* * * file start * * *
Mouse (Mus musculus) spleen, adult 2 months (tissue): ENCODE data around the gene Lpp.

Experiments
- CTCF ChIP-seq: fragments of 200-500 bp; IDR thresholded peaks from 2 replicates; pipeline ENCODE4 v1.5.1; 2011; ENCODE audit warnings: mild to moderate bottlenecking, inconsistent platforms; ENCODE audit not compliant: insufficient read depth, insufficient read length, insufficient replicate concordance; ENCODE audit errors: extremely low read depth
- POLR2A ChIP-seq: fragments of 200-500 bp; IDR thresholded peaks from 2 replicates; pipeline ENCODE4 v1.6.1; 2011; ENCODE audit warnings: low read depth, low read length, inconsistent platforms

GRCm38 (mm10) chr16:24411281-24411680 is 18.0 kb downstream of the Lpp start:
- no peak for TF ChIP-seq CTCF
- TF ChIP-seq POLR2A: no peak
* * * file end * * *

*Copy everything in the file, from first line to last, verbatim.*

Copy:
Mouse (Mus musculus) spleen, adult 2 months (tissue): ENCODE data around the gene Lpp.

Experiments
- CTCF ChIP-seq: fragments of 200-500 bp; IDR thresholded peaks from 2 replicates; pipeline ENCODE4 v1.5.1; 2011; ENCODE audit warnings: mild to moderate bottlenecking, inconsistent platforms; ENCODE audit not compliant: insufficient read depth, insufficient read length, insufficient replicate concordance; ENCODE audit errors: extremely low read depth
- POLR2A ChIP-seq: fragments of 200-500 bp; IDR thresholded peaks from 2 replicates; pipeline ENCODE4 v1.6.1; 2011; ENCODE audit warnings: low read depth, low read length, inconsistent platforms

GRCm38 (mm10) chr16:24411281-24411680 is 18.0 kb downstream of the Lpp start:
- no peak for TF ChIP-seq CTCF
- TF ChIP-seq POLR2A: no peak